Jolimont Swamp, now Mabel Talbot Park

Yellagonga’s Group

The land around Subiaco and Jolimont – including the present-day location of the Matthews Netball Centre – was part of the Mooro territory occupied by Yellagonga’s group.  Like others in Noongar society, Yellagonga’s family lived and moved across their land according to the seasons; utilising their knowledge of the land to travel by well-known pathways from watering holes to campsites and gathering places.

The interlinking lakes and wetlands in Perth’s north and west, as well as the freshwater springs and sites along the Swan River foreshore to Crawley, play an immensely significant role in Noongar creation stories of the Waakarl or Waugal.  The waterways were essential to people’s survival; providing freshwater, plenty of crabs, shell fish, frogs, turtle and fowl in the lakes and swamps, bush food such as wild roots and fruits, and edible gum and animals like lizards and snakes.  Crawley Bay (Matilda Bay), Dyson’s Swamp (Shenton Park Lake, now Lake Jualbup) and Jolimont Swamp (now Mabel Talbot Park) were all hunting and gathering places and some remained Aboriginal camps well into the twentieth century.

White Settlement

Within only a few years of the Swan River Colony being established, the life of the Noongar people was irrevocably impacted.  Relationships with land were all but destroyed when family groups left their homelands either by force or by encroaching white settlement.  In 1836, only 28 people were named as belonging to Yellagonga’s community.

The settlers, with their houses, fences and roads, their crops and their animals, took over the land and stopped access to traditional hunting and gathering places.  A herdsman by the name of Joseph Perry grazed cattle at Jolimont swamp and the land was later subdivided and named “Jolimont Estate”.  The white settlers were supported by laws that placed draconian measures on Aboriginal people.  Aboriginal children were removed from their parents and sent to assimilation camps at places like Moore River.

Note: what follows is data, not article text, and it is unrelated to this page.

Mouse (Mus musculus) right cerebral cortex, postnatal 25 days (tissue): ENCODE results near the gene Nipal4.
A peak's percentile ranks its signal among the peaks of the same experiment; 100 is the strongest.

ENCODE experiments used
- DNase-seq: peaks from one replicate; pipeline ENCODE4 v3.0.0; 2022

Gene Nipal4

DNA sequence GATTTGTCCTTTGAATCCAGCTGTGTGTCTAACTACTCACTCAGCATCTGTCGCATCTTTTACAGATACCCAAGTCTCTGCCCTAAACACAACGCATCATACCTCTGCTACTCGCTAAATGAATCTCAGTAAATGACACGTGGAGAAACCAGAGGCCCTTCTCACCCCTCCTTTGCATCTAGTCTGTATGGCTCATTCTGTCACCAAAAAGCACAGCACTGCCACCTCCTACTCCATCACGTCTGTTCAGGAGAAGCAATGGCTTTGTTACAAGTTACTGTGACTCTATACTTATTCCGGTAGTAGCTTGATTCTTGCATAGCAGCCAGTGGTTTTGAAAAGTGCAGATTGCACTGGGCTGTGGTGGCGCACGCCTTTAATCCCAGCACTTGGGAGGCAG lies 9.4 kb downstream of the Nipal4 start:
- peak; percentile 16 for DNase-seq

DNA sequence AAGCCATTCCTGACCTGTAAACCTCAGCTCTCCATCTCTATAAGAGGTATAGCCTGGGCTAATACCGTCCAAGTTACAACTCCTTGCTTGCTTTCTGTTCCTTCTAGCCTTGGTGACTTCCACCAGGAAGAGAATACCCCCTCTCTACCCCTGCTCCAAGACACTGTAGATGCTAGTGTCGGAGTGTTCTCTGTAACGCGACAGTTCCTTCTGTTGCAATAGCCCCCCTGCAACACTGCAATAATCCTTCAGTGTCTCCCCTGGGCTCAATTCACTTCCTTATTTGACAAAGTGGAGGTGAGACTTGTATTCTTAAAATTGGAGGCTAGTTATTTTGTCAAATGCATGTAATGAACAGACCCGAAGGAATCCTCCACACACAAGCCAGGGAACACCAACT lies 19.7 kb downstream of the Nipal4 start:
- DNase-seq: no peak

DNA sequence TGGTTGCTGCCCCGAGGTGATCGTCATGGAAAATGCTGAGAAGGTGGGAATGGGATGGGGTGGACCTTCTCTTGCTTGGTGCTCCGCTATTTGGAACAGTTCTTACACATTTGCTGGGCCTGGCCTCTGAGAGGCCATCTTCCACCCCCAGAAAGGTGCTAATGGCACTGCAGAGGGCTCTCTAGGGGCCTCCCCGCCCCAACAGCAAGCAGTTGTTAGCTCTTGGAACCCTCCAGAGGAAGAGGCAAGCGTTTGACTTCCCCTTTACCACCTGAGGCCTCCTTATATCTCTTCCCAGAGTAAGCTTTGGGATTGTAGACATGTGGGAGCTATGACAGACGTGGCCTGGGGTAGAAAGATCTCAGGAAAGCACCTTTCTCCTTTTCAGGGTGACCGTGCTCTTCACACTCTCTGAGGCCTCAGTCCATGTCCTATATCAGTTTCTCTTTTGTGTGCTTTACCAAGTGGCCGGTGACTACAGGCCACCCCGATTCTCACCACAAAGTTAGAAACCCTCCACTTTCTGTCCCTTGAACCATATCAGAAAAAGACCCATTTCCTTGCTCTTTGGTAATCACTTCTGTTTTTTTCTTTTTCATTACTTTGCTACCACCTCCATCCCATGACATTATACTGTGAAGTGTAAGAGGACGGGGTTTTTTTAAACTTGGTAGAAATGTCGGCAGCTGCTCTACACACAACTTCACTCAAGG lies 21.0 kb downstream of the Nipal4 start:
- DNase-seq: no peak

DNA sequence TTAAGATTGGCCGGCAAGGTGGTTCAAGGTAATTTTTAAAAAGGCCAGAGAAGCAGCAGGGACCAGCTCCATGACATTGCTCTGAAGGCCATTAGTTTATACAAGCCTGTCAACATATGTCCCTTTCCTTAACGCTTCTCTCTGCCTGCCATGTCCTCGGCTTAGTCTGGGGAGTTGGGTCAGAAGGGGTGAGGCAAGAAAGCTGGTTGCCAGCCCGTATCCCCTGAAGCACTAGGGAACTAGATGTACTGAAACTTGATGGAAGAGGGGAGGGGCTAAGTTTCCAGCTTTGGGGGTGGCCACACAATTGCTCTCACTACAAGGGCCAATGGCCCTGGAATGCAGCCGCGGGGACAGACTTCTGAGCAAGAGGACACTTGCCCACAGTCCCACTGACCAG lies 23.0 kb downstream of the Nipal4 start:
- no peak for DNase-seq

Daglish Granny

At Jolimont Swamp (Mabel Talbot Park), a freshwater spring located to the south-west of the lake was the permanent camp of Mrs Clara Layland, known to Noongars as ‘Daglish Granny’, a Noongar elder and custodian of knowledge.  Up to the mid twentieth century, other Aboriginal people also stayed in this area because of the close proximity of a water and food supply, and perhaps to listen to the stories of Daglish Granny.


A plaque dedicated to Clara Layland or “Daglish Granny” at Mabel Talbot Park.

Sources: 

“Subiaco Thematic History Framework”, Kristy Bizzaca

“That Was My Home:  Voices From The Noongar Camps in Fremantle and the Western Suburbs”, Denise Cook